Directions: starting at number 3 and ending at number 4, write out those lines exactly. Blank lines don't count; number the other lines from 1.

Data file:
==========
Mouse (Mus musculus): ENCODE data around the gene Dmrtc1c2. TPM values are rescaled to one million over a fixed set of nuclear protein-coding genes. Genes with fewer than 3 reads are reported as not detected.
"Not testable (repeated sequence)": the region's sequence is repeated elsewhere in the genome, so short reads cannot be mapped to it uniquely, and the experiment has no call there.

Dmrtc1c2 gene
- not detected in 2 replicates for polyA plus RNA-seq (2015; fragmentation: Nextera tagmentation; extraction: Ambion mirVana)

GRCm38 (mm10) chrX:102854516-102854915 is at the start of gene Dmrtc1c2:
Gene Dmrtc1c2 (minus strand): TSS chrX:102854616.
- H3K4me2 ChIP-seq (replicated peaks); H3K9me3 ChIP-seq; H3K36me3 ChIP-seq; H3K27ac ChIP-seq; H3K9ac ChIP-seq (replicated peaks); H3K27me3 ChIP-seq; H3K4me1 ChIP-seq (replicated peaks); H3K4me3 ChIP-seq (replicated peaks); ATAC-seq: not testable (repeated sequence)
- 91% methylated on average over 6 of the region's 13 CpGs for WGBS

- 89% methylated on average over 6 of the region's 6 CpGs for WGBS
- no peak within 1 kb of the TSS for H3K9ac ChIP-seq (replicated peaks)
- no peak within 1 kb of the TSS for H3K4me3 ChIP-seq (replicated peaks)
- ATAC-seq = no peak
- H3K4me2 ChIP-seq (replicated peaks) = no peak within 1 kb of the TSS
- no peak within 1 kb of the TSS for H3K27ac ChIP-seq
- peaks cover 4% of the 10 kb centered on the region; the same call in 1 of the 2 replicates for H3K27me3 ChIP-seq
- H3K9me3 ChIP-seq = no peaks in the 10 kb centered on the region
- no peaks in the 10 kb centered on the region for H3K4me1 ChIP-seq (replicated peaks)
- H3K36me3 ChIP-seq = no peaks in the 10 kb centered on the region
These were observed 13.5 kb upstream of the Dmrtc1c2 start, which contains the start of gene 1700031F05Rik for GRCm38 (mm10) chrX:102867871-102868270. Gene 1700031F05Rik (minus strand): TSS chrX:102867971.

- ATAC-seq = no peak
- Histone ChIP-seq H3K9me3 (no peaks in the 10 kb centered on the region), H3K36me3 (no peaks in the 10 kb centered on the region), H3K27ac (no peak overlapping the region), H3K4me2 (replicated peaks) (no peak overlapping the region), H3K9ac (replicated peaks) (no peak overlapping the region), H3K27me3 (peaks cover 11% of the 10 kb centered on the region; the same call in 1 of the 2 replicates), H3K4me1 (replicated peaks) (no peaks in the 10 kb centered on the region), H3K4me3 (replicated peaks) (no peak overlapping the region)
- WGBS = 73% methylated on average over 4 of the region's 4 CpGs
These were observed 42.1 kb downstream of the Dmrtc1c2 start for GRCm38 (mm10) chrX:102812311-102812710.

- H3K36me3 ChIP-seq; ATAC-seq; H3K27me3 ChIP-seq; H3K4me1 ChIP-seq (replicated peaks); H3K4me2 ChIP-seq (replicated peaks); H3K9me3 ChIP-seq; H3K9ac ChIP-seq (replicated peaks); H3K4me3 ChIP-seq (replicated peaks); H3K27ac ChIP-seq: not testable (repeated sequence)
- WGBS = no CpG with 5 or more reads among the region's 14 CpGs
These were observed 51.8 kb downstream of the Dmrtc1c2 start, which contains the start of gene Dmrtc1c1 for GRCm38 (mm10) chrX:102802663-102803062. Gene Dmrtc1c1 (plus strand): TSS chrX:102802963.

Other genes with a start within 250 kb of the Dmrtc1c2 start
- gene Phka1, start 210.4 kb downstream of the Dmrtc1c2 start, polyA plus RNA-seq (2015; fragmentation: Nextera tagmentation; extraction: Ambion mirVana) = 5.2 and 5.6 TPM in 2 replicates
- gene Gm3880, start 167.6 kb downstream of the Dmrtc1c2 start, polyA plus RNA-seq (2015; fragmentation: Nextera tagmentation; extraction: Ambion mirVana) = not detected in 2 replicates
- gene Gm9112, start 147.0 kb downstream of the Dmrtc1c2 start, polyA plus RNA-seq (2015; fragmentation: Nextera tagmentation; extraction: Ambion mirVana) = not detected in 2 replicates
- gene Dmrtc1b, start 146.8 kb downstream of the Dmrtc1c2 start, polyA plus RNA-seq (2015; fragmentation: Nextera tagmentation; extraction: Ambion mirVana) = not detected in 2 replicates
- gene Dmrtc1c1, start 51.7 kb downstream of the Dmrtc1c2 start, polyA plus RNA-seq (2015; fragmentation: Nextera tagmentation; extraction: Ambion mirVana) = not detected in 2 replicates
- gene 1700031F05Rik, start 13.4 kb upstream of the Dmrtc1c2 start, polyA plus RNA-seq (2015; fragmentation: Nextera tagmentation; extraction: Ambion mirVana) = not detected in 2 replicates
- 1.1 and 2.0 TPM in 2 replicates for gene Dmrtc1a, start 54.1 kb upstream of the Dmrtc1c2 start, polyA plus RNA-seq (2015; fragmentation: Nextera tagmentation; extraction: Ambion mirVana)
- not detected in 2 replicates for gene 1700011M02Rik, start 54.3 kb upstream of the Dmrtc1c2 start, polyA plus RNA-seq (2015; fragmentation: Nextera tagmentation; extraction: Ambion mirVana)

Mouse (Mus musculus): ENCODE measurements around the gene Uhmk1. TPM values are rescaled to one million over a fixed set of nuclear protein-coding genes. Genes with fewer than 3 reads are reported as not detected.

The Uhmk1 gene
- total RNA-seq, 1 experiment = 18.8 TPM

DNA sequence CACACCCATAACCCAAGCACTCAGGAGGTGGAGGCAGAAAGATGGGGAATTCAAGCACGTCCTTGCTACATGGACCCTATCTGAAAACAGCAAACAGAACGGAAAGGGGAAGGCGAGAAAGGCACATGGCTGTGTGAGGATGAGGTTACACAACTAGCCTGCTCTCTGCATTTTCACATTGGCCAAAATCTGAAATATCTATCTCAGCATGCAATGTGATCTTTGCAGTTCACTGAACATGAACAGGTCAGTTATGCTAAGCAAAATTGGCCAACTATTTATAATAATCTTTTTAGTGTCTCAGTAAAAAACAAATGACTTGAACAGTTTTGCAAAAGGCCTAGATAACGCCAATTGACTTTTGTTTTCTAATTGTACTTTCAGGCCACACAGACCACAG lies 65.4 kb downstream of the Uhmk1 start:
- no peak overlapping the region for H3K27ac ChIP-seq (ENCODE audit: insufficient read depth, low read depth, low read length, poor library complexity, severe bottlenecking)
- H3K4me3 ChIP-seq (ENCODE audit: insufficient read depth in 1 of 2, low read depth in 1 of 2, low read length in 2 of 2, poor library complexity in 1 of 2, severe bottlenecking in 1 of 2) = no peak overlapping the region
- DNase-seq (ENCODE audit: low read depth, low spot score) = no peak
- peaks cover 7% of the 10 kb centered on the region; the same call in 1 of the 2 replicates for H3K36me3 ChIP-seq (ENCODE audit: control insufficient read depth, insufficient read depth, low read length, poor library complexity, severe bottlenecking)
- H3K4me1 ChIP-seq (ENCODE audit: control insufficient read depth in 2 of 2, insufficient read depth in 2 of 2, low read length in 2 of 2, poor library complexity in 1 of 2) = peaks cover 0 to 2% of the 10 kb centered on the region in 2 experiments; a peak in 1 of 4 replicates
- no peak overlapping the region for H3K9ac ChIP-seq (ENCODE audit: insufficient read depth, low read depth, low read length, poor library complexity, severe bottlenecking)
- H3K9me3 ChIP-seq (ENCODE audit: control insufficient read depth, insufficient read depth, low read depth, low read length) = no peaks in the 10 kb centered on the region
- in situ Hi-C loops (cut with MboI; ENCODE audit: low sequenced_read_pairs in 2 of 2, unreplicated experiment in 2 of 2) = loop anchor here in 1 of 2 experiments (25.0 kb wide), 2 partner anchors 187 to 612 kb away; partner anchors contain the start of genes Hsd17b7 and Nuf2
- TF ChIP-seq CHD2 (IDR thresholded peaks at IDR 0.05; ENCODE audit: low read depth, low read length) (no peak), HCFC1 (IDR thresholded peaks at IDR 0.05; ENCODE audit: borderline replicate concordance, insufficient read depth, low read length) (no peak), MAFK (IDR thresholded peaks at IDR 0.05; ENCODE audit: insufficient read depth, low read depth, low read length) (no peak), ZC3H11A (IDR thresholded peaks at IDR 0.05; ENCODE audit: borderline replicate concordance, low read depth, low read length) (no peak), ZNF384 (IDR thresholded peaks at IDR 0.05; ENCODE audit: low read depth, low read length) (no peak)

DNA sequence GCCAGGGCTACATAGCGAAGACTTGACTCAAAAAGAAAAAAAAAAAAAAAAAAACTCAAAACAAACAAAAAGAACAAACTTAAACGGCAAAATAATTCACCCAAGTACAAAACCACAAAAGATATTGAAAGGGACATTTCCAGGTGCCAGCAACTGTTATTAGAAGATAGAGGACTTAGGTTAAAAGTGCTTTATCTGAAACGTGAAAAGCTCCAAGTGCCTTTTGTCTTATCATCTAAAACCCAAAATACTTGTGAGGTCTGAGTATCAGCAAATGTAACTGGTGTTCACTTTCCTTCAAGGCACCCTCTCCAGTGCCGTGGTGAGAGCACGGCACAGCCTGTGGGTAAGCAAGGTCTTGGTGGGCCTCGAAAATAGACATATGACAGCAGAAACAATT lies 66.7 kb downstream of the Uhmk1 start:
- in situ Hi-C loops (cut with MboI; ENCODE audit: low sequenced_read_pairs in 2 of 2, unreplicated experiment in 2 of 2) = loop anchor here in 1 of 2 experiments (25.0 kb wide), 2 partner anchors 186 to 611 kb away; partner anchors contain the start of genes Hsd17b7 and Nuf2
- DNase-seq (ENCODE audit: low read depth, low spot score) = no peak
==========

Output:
Dmrtc1c2 gene
- not detected in 2 replicates for polyA plus RNA-seq (2015; fragmentation: Nextera tagmentation; extraction: Ambion mirVana)